Hello Porto

I’ll admit it. We’re (at least I’m) getting old and concerns re my ability to handle the rigors of long distance travel do arise. On Wednesday, we were on deck at 6:45 AM local time, arriving at our hotel in Porto, PT, around 5:30 PM on Thursday. That works out to roughly 26 hours in transit with three flights, a metro ride and a couple of hours on a train. After hotel check-in, though, it was a pleasant surprise that the idea of a sit-down with a glass of wine in a nearby street café sounded wonderful.

It turned into a couple of wines, a couple of beers, a little food and bed by 10:00. Nothing like hay hitting on a local schedule to help kill the jetlag blahs.

Anyway, Porto is gorgeous—terracotta-roofed buildings climbing the hills on either side of the Douro River, cobblestone streets, churches, towers and, as one would expect, a lot of Port wine. Our first full day in country was spent in 100 percent tourist mode, with tickets for the “hop on, hop off” providing quick transport to a large portion of the north bank.

The port wine cellars seem to be on everyone’s “must see” list in Porto, but we skipped them. Compensating for this shortcoming, we have been drinking our share of this luscious fortified wine.

Porto is where the Douro River reaches the Atlantic and the beaches along area are busy with locals catching rays and cooling off. The surf today was probably running 3-4 feet, but judging by warning signs, sea walls and piers, I suspect the waves get a LOT bigger. When someone says “beach,” I’m inclined to think Kamaole, Waimanalo or Sandy’s. Here on the Atlantic, water temperature’s probably in the upper 60’s and instead of that fine, white sand you find more of a gravely mixture. Still, it’s a beach.

Enough blah, blah… Today, Friday, we’re back on a train to Lisbon for a couple of days.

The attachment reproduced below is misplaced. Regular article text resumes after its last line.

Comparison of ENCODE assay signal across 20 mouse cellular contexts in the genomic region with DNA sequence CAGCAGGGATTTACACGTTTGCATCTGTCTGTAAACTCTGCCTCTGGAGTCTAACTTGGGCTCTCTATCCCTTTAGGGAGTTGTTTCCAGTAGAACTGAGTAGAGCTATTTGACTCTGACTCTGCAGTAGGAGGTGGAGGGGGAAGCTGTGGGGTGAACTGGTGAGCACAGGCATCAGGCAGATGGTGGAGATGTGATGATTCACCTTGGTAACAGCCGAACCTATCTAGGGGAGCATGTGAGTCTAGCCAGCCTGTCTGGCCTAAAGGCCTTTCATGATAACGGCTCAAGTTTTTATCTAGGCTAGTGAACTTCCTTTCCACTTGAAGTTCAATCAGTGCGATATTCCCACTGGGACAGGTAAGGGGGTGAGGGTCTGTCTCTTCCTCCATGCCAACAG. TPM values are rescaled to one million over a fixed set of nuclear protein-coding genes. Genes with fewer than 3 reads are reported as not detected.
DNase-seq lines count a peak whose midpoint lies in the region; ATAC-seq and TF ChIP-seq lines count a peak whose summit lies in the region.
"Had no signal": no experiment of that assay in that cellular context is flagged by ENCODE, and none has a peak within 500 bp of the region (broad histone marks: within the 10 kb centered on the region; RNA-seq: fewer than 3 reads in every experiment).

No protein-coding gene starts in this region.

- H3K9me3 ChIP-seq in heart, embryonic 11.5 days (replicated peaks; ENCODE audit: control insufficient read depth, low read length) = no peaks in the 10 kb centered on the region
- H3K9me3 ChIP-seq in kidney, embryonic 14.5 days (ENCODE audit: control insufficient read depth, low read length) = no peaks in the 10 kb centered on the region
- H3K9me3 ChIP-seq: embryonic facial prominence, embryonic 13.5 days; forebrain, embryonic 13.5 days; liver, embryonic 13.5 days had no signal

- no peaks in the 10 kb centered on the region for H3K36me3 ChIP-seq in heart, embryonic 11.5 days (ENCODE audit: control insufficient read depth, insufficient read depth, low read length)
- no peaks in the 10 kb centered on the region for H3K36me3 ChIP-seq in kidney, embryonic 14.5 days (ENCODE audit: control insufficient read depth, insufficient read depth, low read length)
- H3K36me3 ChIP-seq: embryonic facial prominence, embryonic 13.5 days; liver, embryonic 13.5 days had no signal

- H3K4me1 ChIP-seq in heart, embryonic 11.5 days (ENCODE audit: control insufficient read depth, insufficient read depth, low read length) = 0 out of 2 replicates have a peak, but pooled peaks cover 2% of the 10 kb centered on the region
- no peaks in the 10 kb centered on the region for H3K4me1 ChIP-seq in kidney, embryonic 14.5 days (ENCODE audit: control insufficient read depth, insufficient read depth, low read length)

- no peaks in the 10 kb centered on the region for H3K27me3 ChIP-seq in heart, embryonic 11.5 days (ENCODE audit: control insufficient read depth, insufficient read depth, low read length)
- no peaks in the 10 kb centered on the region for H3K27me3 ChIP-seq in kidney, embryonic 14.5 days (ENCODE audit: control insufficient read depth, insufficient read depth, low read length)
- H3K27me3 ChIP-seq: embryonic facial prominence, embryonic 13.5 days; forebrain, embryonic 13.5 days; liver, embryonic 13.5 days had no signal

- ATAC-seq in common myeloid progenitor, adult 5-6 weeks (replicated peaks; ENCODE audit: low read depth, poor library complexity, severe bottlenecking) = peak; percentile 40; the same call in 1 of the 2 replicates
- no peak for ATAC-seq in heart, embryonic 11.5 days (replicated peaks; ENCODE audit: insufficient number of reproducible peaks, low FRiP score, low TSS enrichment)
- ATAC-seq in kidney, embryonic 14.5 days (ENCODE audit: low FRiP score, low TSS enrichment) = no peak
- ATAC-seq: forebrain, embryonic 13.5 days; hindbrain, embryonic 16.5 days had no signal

All the raw, un-edited pix are here.

Noted:

Portuguese Sausage has been on the breakfast menu, but in wafer-thin slices. They just wouldn’t cut it on platter at the Likelike.

Salt and pepper don’t seem to be found on Portuguese dining tables.

The garlic sauce on Thursday’s dinner should make us vampire proof for about a month. Ono!

Very pleased our bags made the tight ATL and CDG connections.

In route, I think I wore the same outfit as Euro 2013. #nofashionsense.

Out the door
Out the door

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New server

I’ve moved the Pau Already blog to a new Microsoft Azure server. Let me know if you encounter any issues.

— Update 24 August, 2014
I think all the tech stuff should be wrapped up. paualready.com or www.pau… should work, The domain name you see in the browser and in content links should also show he public domain name.

Lots of docs

Travel docsLaurel builds wonderful travel books that really help to make our trekking smooth and easy.

In what may be a bit of hyper-preparation, I hit the local Triple-A yesterday and acquired an International Driving Permit. Many travel books tell you these are a must for international motoring, but over a span of many years and dozens of international rentals I’ve never been asked for one. I drove close to a thousand kilometers in Croatia in 2012; got nabbed in speed trap and was never asked for an IDP. The speed gun toting Croat cops, while kindly asking for 700 Kuna, never requested anything other than my DL.

On the other hand, we’ve got four car rentals covering about half of the travel days booked for this trip, so I guess it’s best to grease this skid. I must be getting old.

T-10 days to Euro 2014!

With Morocco in the mix, maybe we should call it “Euro+2014.”

Anyway, we made one little plan update this past week (staying in Sintra for a night, one less night in Faro).

In a nutshell, Euro 2014 is:

  • The Iberian peninsula from Lisbon to Barcelona and from Gibraltar to Andorra
  • Morocco
  • French Basque country (Bayonne, Pau, etc.)
  • Paris

Lots of driving plus a little train, plane and air.

I can’t wait.